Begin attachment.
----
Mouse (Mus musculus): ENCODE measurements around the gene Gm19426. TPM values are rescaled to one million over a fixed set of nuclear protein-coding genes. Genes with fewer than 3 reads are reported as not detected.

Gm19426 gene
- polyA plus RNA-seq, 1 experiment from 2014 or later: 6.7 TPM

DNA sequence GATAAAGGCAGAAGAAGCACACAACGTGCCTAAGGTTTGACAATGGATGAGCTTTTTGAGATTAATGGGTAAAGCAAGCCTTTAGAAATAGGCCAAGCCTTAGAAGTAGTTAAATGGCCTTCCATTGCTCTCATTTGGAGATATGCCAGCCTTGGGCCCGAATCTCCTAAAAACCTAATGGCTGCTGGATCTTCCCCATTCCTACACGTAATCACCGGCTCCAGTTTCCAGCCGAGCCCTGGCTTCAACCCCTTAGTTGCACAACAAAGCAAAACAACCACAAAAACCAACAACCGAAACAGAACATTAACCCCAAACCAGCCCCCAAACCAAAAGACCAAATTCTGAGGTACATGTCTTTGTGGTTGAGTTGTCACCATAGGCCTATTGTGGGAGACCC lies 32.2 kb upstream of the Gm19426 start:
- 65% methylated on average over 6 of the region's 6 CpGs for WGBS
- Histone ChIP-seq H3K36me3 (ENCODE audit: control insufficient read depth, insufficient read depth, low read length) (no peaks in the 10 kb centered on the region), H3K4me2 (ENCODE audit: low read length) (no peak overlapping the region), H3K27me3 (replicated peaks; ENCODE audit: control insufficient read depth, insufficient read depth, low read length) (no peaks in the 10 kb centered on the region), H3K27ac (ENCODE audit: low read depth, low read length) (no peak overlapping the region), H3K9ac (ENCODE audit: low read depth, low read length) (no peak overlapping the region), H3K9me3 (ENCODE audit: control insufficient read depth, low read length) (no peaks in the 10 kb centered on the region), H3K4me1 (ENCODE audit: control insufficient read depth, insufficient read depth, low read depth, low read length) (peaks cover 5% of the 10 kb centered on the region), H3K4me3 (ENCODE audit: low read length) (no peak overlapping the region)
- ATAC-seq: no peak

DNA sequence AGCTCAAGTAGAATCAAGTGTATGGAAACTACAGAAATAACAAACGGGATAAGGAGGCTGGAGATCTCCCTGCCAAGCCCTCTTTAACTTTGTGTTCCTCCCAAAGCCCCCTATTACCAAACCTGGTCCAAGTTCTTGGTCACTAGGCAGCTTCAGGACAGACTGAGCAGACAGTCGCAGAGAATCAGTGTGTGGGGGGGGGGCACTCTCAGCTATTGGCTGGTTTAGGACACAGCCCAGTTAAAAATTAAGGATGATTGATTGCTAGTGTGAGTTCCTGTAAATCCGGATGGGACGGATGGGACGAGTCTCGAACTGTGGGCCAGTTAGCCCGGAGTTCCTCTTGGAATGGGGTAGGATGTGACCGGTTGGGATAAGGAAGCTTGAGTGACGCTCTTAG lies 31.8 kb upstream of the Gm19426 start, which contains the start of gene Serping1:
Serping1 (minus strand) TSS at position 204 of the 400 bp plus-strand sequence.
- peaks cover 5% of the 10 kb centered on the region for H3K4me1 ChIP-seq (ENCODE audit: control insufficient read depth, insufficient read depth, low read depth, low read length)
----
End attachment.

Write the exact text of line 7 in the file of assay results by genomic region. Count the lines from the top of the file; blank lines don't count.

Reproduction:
- ATAC-seq: no peak